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New York City is letting down its minority- and women-owned businesses, according to a new report from Comptroller Scott Stringer’s office.
A paltry 3.8% of city contracts were awarded to such businesses, known as MWBEs, in the fiscal year that ended June 30, the study found.
Stringer gave the city a grade of “C-” on its job of sending business to MWBEs.
The picture was even worse when it came to Black-owned businesses, his office found.
Such businesses got just $6.8 million in city contracts — a decrease of about $2.8 million compared to the previous year — earning the city an “F” in that category. Meanwhile, the situation improved with Asians, Hispanics and women, according to Stringer’s office.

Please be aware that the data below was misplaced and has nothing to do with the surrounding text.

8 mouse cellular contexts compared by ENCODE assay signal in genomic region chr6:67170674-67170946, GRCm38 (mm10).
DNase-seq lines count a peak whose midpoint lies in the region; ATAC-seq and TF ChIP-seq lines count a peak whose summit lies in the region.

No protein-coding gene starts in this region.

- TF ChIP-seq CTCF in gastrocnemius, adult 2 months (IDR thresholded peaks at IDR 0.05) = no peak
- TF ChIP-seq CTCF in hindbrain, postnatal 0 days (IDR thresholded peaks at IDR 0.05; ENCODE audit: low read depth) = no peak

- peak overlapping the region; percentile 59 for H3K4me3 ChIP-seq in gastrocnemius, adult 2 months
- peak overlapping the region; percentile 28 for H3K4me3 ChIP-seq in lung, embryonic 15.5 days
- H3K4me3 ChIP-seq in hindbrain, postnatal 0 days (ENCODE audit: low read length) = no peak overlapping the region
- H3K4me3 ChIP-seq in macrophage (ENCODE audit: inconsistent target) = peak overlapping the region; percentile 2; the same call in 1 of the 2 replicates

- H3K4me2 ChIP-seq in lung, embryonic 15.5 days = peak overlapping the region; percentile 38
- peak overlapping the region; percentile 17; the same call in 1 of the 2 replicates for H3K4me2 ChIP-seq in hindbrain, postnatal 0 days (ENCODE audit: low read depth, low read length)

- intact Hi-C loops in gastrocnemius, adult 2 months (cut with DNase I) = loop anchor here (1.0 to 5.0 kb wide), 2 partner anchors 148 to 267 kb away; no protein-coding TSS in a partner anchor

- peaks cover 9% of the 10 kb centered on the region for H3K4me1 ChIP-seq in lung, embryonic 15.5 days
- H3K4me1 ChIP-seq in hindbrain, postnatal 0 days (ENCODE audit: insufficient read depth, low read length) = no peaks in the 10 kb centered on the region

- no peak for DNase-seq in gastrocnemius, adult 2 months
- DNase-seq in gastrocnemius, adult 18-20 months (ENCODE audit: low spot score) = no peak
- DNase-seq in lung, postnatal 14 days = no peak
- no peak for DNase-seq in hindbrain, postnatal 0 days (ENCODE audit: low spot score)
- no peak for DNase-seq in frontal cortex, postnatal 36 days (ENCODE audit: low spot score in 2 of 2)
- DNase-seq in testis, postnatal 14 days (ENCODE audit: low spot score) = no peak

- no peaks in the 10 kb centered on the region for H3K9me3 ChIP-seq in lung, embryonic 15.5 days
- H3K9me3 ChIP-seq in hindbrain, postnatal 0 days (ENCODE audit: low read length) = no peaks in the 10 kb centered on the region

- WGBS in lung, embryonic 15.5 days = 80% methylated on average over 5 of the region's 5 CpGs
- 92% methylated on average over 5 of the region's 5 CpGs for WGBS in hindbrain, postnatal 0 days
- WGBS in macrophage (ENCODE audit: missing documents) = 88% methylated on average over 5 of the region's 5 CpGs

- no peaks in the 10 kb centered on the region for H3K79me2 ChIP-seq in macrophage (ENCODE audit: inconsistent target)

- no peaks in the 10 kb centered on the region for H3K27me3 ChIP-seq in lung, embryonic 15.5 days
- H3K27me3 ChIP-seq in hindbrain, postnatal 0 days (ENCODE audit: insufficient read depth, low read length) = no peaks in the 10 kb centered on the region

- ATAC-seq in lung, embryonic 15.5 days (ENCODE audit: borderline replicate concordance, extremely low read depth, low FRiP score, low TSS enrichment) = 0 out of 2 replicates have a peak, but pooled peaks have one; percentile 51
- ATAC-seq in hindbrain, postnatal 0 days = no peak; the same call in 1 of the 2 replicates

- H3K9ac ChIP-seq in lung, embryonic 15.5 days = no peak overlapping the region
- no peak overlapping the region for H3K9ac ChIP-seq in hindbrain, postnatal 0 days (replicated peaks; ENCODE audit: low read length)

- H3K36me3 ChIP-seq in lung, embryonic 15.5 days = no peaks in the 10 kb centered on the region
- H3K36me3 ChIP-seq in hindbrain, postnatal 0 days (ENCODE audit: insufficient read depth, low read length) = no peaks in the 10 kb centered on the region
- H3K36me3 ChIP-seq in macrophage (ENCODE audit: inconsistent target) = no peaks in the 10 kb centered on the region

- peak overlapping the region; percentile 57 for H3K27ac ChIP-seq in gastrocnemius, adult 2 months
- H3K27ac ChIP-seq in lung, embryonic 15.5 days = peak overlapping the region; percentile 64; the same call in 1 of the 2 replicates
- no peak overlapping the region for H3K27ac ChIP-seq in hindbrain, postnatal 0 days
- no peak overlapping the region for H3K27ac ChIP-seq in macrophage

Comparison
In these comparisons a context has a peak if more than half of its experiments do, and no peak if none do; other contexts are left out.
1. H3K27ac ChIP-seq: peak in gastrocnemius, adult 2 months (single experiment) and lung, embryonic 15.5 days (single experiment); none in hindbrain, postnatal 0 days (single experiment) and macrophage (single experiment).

“As this administration prepares to leave office, it is clear that the city, from the next mayor and comptroller to the next City Council, have abundant opportunities to address the systemic inequities experienced by communities of color especially as we continue to rebuild our economy amid the COVID-19 pandemic,” the comptroller said in a statement.
Mayor Bill de Blasio, who leaves office at the end of the year due to term limits, previously announced the creation of a “chief MWBE officer” at every city agency. The role was meant to “ensure agencies apply creative thinking and executive authority to increase MWBE participation and realize each agency’s diversity and inclusion goals,” de Blasio said in August 2020.
The city has a long way to go, according to Stringer, who’s also leaving office at the end of the year.
He called on citywide elected officials to adopt the “Rooney Rule,” which originated in the NFL, and interview women and people of color for top leadership jobs.
Stringer, who lost this year’s Democratic mayoral primary, also called on the next mayor to create a plan to award more contracts to MWBEs.
The City Council should take similar steps, he said.
“There is still room for significant improvement,” the comptroller stated.